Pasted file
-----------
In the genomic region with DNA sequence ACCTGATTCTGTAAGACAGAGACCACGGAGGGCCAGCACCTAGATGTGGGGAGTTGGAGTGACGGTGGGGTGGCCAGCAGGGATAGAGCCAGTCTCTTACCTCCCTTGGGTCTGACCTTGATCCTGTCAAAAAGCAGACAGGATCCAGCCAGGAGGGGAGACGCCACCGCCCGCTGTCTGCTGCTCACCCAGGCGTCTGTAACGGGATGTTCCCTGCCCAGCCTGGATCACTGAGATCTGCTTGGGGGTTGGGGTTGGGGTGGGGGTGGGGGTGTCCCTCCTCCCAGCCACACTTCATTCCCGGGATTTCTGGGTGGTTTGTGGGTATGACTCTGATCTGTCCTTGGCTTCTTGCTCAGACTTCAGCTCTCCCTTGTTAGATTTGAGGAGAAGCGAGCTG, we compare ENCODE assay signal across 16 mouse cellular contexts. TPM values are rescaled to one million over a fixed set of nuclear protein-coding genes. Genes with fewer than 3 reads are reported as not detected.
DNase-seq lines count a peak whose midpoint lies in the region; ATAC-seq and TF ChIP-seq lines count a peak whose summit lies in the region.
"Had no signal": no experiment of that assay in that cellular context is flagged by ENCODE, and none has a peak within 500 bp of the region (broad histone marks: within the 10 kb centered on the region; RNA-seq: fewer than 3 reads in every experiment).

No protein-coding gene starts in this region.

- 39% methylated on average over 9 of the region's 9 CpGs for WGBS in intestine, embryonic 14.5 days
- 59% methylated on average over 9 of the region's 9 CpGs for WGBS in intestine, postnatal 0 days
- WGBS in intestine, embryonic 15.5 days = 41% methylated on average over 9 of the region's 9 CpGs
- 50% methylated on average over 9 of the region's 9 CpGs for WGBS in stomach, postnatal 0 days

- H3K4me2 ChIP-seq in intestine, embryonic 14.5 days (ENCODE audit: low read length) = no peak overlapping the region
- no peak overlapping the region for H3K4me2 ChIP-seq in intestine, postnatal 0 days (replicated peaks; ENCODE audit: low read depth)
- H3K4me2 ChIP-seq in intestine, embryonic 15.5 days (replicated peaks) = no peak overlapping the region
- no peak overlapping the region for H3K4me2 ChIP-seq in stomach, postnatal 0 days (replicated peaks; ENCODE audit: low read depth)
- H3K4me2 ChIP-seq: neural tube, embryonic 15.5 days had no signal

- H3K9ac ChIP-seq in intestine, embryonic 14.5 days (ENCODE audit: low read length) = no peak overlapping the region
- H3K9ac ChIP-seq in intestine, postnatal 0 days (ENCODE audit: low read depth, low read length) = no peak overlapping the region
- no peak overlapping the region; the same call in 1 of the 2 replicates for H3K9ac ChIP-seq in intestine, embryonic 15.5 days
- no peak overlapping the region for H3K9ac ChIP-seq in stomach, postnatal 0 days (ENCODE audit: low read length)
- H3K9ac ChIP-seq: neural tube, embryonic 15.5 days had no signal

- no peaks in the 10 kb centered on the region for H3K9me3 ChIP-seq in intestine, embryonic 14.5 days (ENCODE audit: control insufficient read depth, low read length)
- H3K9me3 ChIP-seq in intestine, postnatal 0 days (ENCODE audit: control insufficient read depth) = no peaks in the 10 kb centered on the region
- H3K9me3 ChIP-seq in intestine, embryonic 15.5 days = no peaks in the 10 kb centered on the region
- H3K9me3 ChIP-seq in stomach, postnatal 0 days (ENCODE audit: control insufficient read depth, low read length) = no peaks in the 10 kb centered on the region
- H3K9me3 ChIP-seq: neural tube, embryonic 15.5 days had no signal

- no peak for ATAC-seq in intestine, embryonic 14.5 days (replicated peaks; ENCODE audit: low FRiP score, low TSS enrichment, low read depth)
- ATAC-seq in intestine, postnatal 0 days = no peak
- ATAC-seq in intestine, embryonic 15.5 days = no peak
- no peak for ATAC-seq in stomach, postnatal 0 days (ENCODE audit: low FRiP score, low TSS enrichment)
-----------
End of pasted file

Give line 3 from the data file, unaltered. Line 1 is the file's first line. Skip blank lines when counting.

"Had no signal": no experiment of that assay in that cellular context is flagged by ENCODE, and none has a peak within 500 bp of the region (broad histone marks: within the 10 kb centered on the region; RNA-seq: fewer than 3 reads in every experiment).